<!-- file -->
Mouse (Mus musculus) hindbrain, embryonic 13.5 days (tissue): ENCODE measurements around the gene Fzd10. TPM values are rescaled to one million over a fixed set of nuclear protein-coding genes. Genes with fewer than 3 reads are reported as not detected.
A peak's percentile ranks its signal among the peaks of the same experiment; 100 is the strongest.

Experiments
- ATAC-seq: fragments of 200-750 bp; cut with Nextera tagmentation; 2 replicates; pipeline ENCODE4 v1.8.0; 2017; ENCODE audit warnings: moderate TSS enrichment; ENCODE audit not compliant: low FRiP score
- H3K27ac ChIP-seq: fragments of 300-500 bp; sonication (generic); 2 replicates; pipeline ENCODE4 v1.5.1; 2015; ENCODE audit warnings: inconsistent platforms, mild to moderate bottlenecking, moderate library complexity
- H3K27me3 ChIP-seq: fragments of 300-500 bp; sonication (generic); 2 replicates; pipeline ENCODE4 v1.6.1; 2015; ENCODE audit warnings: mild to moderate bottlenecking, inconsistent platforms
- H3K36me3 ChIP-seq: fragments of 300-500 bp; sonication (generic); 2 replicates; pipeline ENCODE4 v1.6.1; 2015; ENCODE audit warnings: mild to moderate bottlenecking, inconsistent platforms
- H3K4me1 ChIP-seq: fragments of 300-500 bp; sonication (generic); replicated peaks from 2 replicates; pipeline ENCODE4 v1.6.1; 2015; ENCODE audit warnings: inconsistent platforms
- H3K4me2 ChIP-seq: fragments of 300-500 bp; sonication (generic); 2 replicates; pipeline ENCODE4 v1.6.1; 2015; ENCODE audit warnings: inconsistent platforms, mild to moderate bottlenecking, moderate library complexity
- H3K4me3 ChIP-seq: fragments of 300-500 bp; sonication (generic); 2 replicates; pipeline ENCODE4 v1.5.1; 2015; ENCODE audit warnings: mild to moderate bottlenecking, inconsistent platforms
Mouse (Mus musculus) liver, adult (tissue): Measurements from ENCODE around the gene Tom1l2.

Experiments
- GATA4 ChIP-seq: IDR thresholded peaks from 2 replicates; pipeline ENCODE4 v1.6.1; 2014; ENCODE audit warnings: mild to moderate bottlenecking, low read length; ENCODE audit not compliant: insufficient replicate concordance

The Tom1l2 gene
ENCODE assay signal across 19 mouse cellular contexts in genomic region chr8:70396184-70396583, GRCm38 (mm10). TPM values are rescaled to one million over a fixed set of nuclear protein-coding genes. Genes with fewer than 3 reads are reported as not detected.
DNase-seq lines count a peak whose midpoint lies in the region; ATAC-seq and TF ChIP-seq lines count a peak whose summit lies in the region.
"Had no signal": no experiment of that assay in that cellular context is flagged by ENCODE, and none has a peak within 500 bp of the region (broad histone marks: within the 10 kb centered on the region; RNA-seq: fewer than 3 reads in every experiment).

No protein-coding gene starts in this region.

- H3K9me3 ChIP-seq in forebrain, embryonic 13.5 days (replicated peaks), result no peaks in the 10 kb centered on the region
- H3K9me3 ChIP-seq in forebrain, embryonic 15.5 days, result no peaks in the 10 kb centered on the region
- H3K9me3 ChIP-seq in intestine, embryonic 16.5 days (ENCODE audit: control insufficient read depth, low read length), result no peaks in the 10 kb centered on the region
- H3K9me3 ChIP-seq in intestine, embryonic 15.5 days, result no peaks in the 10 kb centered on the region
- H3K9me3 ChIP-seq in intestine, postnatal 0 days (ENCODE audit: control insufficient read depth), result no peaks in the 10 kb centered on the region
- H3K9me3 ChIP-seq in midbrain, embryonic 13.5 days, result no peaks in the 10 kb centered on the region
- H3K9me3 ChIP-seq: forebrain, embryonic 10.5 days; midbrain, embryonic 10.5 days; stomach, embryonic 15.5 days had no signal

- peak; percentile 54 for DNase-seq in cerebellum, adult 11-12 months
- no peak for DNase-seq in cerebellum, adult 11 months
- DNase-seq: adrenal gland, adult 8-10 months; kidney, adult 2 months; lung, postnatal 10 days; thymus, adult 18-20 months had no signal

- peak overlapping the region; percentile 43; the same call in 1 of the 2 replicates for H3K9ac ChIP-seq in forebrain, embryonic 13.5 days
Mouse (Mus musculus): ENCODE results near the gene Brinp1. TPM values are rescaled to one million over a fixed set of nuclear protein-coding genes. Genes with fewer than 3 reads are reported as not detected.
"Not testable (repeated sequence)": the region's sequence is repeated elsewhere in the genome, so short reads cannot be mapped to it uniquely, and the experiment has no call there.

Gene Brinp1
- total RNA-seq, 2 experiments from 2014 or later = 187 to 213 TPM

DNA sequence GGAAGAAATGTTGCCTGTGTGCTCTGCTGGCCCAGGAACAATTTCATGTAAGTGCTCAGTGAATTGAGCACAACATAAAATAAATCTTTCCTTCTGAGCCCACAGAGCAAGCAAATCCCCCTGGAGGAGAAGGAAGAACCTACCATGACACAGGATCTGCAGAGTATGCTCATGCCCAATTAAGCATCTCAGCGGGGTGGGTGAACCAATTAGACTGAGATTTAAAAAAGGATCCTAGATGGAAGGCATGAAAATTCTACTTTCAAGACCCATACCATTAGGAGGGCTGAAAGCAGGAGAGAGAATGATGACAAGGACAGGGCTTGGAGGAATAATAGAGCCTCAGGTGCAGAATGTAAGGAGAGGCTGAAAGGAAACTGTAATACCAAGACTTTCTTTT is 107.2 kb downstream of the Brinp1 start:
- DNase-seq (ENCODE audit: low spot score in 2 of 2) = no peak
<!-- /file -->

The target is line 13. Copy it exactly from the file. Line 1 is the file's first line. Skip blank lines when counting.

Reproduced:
- GATA4 ChIP-seq: IDR thresholded peaks from 2 replicates; pipeline ENCODE4 v1.6.1; 2014; ENCODE audit warnings: mild to moderate bottlenecking, low read length; ENCODE audit not compliant: insufficient replicate concordance